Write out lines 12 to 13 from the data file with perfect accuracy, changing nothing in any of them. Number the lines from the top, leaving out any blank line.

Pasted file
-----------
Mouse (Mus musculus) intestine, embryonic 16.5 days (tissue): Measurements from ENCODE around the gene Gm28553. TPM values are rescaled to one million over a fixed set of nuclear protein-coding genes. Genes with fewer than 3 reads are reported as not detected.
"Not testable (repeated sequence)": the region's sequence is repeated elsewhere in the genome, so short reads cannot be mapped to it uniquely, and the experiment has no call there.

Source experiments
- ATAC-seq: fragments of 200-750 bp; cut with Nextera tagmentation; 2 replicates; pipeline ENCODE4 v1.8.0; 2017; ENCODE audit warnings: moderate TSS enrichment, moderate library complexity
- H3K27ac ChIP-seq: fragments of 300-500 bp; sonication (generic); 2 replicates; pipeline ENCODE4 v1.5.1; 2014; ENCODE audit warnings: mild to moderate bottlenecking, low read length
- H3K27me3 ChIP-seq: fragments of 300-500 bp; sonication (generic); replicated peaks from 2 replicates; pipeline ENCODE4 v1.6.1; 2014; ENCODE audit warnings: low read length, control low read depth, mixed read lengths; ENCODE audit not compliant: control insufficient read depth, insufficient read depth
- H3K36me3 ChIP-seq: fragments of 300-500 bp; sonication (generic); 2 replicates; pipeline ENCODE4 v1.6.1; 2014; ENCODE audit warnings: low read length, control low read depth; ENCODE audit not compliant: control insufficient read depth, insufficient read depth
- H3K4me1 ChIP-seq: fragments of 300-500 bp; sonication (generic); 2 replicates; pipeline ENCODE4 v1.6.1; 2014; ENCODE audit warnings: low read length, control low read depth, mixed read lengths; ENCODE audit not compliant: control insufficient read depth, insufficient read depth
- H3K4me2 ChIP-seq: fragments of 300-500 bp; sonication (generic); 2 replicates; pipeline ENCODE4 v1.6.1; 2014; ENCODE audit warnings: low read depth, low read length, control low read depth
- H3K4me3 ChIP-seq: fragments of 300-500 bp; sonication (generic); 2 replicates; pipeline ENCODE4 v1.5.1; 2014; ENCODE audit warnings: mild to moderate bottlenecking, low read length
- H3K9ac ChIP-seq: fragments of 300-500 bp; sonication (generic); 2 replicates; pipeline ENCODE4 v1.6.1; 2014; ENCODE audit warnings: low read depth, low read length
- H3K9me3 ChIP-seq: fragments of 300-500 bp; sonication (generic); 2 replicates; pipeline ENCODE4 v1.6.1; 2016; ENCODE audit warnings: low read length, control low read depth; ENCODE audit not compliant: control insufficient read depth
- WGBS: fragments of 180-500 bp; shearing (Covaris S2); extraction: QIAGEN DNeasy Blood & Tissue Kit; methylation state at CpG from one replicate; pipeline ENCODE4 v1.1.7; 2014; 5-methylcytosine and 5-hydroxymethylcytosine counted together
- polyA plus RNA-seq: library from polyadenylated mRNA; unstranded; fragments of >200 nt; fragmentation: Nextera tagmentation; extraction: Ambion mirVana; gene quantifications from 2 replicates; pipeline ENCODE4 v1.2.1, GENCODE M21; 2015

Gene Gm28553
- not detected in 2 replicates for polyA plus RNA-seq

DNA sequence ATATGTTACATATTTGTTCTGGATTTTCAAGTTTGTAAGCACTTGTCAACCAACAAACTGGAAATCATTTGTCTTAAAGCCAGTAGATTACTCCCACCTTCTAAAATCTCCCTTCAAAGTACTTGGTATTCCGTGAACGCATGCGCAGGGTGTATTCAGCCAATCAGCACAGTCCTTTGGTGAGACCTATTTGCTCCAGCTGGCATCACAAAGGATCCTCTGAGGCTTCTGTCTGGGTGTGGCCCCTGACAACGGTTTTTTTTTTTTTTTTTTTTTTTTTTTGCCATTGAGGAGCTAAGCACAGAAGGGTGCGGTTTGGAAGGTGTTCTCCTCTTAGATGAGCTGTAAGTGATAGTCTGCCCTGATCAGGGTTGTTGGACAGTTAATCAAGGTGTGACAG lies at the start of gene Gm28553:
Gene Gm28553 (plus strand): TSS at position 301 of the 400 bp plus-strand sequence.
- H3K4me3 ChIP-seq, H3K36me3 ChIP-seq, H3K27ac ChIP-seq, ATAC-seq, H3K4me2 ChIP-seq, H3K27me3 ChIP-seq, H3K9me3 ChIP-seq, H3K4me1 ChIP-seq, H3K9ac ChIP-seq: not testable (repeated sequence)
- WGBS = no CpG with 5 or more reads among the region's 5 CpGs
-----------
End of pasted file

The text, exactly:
- H3K9me3 ChIP-seq: fragments of 300-500 bp; sonication (generic); 2 replicates; pipeline ENCODE4 v1.6.1; 2016; ENCODE audit warnings: low read length, control low read depth; ENCODE audit not compliant: control insufficient read depth
- WGBS: fragments of 180-500 bp; shearing (Covaris S2); extraction: QIAGEN DNeasy Blood & Tissue Kit; methylation state at CpG from one replicate; pipeline ENCODE4 v1.1.7; 2014; 5-methylcytosine and 5-hydroxymethylcytosine counted together